If you have declared an offence, we might ask for more information from you in writing which will help the panel make a decision. Once your declaration has been referred to the panel it can take up to 28 working days to be processed.
You need to put your current address on your DBS application because this is where your Statement will be mailed. If you’ve moved house between submitting and receiving your DBS, make sure you have mail forwarding set up so that you’ll receive your statement. If you’ve moved recently, make sure you have proof of your new address (such as a new bank statement) to bring for your document checks.
If you’ve lost your statement you will need to pay £46 to purchase a new one.
Yes. If your application has been rejected due to your DSB declaration/discloser, you will be sent a letter to confirm this. There will be instructions in the letter about how you can appeal and which supporting information you need to provide. Once a decision has been made you will receive a letter from the School Executive Team.
Once you have completed the online part of the DBS process, you will need to produce three accepted documents from this list (PDF File 248 KB) to be verified.
LSBU help desks are currently closed due to the COVID-19 pandemic. We are temporarily accepting ID documents and DBS certificates for Update Service checks by email. Documents should be clear and legible; DBS certificates should include all pages. Please send your documents to email@example.com.
Southwark: Southwark Student Help Desk in the K2 building Monday – Friday between 9am-11am or 1pm-4pm
Havering: come to reception at Havering Monday – Friday between 8:30-10:30am, 12-2pm, 4-5pm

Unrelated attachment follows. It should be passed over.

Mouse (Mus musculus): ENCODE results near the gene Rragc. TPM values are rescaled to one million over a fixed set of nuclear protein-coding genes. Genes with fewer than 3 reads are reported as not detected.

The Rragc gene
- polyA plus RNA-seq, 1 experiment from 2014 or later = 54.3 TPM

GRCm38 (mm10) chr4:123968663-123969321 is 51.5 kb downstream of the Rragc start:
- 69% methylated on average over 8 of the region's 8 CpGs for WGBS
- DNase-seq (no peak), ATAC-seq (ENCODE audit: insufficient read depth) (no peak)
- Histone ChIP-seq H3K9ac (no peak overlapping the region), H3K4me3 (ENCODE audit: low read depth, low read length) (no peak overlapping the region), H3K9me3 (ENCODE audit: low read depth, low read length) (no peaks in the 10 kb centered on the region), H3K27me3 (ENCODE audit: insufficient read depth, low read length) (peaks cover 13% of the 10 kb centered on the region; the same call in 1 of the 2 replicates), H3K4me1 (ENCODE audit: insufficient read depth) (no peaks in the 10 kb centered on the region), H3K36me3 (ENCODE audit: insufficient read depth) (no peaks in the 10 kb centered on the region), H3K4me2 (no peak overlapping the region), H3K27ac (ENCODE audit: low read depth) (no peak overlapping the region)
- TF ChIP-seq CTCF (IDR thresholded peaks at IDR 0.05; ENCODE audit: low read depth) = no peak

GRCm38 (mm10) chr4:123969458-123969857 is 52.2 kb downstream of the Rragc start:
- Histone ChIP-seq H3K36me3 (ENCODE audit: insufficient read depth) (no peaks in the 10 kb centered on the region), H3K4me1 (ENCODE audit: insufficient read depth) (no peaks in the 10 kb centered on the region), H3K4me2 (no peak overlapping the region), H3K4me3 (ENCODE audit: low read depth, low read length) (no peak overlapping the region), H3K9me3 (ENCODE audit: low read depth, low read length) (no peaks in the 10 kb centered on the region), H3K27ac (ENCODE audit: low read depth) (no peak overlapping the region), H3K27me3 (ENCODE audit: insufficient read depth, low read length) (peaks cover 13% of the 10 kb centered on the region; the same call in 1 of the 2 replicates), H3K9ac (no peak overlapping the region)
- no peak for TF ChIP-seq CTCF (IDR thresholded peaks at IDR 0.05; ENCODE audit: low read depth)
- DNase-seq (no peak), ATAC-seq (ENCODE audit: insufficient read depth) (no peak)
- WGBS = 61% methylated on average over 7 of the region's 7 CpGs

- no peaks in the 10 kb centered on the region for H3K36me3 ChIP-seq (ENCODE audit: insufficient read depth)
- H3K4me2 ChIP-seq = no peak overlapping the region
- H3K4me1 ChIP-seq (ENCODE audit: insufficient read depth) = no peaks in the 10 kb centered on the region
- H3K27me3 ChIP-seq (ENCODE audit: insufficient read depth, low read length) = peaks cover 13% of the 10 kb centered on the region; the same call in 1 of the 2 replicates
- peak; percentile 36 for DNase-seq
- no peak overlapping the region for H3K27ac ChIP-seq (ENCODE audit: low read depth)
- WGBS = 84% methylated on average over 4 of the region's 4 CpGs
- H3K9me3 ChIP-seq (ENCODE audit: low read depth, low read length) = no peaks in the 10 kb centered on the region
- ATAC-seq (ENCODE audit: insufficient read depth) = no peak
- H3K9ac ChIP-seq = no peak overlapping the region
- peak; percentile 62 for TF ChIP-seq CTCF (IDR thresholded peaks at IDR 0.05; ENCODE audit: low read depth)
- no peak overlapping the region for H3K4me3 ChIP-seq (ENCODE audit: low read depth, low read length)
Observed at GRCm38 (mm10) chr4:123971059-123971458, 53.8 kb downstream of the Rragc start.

If you’re not able to come to campus, you can get your documents checked and certified at the Post Office for a fee of £10.50. To do this, make photocopies of your three accepted ID documents and take your DBS form, copies and originals of your documents to the Post Office. The Post Office will stamp the form and photocopies and given them back to you. Email your post office receipt, stamped form and stamped documents to firstname.lastname@example.org.
An exciting part of many of our Health and Social Care courses is the opportunity to learn off-campus and work with patients, clients and/or service users. Before you start, we need to make sure that you have the correct levels of immunisations.
The second part of your occupational health check is to get any inoculations that you may need from your GP. When attending your GP appointment, please take printed copies of these two documents with you.
After these steps are complete you will receive an email from OHWorks Ltd inviting you to attend an appointment on-campus with an Occupational Health Nurse. These appointments take place during the week and sometimes when your classes have already started.
The OH team have prepared this guide (PDF File 588 KB) which outlines what to expect at each stage. If you have queries or concerns about your Occupational Health clearance or inoculations please contact the Occupational Health team.
Yes - government legislation advises that everyone must be double vaccinated to work in a health care setting with effect from 1 April 2022.
Contact the OH team at email@example.com who will be able to advise you.
Please contact the OH team to reschedule at least 48 hours in advance. Remember that you won’t be able to go on placement until you’re cleared.
Yes. Tell the OH Nurse about all conditions including specific learning difficulties even if you’ve declared these in the past. This will allow us to make reasonable adjustments whilst you’re on placement.
The information you share with the OH Nurse will be treated with confidence, meaning that it won’t be automatically shared with the DDS team. The DDS team can help you to receive support for your lectures, assignments and exams so it’s worth to register with them and provide evidence of your condition if you need this support.
Before starting your course, you may want to check or practice your numeracy skills. The National Numeracy Challenge is a free online tool that helps you learn, revise and quiz your essential numeracy skills. You’ll also be able to get a certificate to show your efforts.
Before you start your course we’ll send you information on what you’ll need to do before you arrive and during your first few days on campus. You can read about the process on our new students pages.